Informace o publikaci

Student and faculty perceptions of nutrition education in medical school



Rok publikování 2022
Druh Článek v odborném periodiku
Časopis / Zdroj Clinical Nutrition ESPEN
Fakulta / Pracoviště MU

Lékařská fakulta

Klíčová slova Nutrition education; Medical school; Medical students; Qualitative research; Czech Republic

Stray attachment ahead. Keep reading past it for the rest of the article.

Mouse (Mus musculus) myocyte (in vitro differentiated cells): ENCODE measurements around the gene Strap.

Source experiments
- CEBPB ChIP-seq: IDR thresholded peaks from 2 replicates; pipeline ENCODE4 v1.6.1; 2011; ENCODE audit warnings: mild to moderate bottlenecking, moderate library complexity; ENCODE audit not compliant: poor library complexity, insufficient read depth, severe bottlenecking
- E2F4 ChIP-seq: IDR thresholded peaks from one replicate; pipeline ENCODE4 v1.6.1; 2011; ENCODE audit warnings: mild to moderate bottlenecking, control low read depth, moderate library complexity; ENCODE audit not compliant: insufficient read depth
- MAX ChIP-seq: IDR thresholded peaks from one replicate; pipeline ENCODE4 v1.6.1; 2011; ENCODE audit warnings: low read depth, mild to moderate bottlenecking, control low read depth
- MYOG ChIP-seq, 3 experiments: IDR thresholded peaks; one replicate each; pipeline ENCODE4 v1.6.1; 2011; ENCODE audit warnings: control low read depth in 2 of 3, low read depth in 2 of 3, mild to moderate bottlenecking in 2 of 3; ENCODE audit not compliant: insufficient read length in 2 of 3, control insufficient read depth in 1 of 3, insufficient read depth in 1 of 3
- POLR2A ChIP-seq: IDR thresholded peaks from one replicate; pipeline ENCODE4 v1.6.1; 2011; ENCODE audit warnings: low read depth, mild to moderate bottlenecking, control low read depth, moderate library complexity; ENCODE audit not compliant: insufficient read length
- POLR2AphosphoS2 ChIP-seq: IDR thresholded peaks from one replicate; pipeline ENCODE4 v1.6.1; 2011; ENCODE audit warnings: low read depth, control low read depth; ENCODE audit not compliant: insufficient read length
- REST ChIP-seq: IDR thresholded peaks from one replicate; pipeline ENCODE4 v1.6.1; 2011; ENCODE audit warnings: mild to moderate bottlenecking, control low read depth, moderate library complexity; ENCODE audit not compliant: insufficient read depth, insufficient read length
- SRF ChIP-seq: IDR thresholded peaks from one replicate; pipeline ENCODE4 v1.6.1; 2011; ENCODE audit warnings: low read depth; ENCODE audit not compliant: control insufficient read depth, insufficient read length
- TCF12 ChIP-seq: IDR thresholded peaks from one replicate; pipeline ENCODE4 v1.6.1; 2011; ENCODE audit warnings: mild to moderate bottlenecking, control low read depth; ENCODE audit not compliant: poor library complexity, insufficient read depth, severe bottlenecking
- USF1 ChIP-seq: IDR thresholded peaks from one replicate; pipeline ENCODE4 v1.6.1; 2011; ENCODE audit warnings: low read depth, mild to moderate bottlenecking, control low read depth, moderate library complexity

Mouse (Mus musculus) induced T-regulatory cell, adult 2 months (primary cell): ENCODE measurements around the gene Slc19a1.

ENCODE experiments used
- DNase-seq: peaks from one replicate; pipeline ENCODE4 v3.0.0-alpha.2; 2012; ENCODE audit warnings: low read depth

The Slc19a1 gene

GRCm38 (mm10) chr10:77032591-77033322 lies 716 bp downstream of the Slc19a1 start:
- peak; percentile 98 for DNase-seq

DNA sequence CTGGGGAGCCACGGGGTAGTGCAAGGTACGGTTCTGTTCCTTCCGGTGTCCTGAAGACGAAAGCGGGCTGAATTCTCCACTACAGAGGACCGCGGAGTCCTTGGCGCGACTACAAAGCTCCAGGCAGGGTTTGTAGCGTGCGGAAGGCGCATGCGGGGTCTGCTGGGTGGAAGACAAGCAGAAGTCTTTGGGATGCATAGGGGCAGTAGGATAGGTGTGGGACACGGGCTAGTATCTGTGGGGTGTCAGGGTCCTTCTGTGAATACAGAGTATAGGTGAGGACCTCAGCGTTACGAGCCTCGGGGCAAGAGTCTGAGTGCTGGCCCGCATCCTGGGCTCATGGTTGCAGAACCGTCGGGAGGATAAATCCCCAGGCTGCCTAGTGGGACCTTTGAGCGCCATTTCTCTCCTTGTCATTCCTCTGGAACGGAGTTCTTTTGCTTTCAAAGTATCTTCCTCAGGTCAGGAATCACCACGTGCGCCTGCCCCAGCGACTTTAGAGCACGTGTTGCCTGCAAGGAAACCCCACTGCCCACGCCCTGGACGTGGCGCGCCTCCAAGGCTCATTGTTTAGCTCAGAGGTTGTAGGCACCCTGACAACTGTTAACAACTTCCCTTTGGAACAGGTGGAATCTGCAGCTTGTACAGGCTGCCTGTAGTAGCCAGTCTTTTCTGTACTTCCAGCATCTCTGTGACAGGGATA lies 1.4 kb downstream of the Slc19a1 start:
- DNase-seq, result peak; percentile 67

Popis Background & aim There is abundant evidence to support the beneficial role of nutrition in the prevention, management and treatment of many health conditions including non-communicable diseases and malnutrition. Despite the increasing prevalence of these conditions around the world, research over the past decades has identified that many medical schools lack adequate nutrition education and training for medical students. With the Czech Republic not represented in these findings, this qualitative study aimed to assess and describe the perceptions of nutrition education at a Czech medical school. Methods Thirty-six participants, including students in all grades (n = 30) and faculty members from different disciplines (n = 6), completed individual, semi-structured interviews. Interviews were audio-recorded and transcribed verbatim. Inductive coding and thematic analysis were used to analyze data and identify key themes. Results Participants emphasized the important and wide-ranging role of nutrition, describing it as significant and essential for both prevention and treatment of many medical conditions. The first main theme, ‘Nutrition in Medical Care and Health’ identified support for the important role that nutrition plays in medical care and health. Participants acknowledged that doctors have an important role to promote good nutrition and thus require sufficient education in medical school to offer general nutrition information to patients. In the second theme, ‘Nutrition Education in the Current Curriculum’ some participants acknowledged that while the medical school offers a good theoretical education about nutrition, and training for specific populations such as pediatrics and oncology, overall, the current education about nutrition was ‘inadequate,’ not emphasized like other subjects and lacked practical application in clinical practice. The third main theme ‘Opportunities for Nutrition Education in Medical School’ identified the students' interest in learning more about nutrition to improve their knowledge in preparation for future practice and to promote healthy eating during medical school. In addition to identifying specific topics of interest, the participants shared preferred methods of learning nutrition information. Conclusions The participants in this study recognized the importance of nutrition in medical care and perceived that nutrition education is not emphasized consistently in medical school. Students desired additional nutrition education to include current topics, promote self-care, and improve the emphasis in clinical training.
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